Inge Leonora-den Ouden wrote:
Thank you for giving the names in English. My cactus is not christmassy, it flowers in November (every year). And that 'jade plant' ... I did nothing to make it flower, it just happened.
See, the reason I often use latin names for plants is that many plants are known by different names in different parts of the world, or even in the same part of the world. Common plant names do not always translate from one language to another. And sometimes, you can have the same common name for two very different plants. I just had an example of this in another thread where I was talking about lime trees, but not the green citrus sort, the Tilia sort which are called lime trees in English as a corruption of "line" because they used to be used for making string!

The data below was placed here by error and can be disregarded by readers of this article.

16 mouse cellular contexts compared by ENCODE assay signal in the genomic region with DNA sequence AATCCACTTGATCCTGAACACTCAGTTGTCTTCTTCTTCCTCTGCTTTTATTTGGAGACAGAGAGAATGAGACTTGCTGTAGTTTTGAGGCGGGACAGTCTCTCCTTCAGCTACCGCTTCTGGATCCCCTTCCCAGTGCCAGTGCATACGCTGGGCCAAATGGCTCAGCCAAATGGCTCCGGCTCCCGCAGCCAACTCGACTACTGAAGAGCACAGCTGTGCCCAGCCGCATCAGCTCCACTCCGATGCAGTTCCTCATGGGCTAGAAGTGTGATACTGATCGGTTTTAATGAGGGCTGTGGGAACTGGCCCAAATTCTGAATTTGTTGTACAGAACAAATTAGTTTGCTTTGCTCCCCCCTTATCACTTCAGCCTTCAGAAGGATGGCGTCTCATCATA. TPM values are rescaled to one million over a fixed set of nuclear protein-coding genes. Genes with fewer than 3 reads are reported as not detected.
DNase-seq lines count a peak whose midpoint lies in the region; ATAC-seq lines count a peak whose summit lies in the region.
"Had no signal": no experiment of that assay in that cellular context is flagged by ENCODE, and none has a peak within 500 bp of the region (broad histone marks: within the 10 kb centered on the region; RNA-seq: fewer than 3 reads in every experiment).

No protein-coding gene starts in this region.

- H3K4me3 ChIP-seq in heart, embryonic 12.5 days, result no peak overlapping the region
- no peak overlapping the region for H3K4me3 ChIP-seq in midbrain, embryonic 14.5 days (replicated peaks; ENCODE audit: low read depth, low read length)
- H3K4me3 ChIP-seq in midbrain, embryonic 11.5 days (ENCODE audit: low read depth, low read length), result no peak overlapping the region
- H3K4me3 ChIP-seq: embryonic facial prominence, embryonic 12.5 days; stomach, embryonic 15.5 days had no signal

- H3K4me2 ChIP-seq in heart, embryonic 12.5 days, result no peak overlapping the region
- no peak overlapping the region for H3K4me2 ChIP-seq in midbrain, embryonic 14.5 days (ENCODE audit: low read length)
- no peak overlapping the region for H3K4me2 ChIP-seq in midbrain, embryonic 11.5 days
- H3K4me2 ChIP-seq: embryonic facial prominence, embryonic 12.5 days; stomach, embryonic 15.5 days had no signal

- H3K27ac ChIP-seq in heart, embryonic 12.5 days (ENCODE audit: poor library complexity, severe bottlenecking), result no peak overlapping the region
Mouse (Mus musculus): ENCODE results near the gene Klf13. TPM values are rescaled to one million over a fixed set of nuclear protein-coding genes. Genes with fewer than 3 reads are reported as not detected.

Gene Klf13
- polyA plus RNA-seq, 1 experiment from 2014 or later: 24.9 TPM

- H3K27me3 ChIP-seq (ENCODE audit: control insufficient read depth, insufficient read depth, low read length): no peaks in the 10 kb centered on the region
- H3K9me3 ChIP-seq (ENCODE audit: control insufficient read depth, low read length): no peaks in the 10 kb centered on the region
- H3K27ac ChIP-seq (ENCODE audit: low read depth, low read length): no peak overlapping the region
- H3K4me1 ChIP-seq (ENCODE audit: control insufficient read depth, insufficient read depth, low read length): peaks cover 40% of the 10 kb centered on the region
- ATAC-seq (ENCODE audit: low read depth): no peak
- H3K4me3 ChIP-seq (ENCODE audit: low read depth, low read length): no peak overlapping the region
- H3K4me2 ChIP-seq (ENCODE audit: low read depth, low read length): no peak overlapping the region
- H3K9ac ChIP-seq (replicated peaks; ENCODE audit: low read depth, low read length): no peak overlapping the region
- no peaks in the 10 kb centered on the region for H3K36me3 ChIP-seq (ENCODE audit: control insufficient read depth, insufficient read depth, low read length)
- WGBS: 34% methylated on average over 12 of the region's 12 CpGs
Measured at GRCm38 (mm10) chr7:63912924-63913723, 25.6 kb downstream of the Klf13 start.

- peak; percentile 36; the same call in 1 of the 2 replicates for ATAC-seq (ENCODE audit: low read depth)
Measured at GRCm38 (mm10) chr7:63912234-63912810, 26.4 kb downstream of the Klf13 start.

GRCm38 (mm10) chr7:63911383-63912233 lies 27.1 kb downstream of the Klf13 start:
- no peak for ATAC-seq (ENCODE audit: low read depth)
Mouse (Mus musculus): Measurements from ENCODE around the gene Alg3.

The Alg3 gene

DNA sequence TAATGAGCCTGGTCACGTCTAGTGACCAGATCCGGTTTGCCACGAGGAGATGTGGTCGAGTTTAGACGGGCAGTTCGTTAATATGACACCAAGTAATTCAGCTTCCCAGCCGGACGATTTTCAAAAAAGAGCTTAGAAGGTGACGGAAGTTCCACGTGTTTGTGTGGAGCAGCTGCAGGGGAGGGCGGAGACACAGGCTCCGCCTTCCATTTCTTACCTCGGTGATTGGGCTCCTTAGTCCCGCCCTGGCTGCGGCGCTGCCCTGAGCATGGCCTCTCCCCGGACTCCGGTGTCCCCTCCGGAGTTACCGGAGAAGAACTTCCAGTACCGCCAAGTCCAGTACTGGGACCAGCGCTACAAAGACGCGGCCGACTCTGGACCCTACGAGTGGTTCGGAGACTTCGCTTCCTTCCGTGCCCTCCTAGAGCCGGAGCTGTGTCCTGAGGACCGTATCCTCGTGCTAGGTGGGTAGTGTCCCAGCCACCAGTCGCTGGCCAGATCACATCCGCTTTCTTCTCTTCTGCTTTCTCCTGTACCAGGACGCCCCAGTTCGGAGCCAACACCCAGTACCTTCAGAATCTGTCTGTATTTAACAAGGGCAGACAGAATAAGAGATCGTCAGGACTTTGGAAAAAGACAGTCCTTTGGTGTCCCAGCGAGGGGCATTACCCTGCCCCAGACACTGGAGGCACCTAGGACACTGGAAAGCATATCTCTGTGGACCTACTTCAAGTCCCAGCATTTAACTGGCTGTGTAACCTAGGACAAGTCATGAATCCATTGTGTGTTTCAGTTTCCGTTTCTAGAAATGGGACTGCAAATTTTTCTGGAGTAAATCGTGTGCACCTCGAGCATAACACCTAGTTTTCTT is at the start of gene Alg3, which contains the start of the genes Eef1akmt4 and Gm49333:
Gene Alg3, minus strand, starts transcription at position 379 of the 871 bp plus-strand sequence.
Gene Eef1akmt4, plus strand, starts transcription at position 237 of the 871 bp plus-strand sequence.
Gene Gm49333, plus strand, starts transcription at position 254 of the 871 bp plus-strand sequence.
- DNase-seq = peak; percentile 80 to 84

But with botanic names, anyone in any country (apart from a few pronunciation differences) would know exactly what plant I was talking about, especially now we have google and you can look up what other common names they might have. And it also gives you an idea what other plants they are related to that might be of interest to you or give you clues about looking after them. Until the botanists decide to re-classify them with new names of course, but that's another story!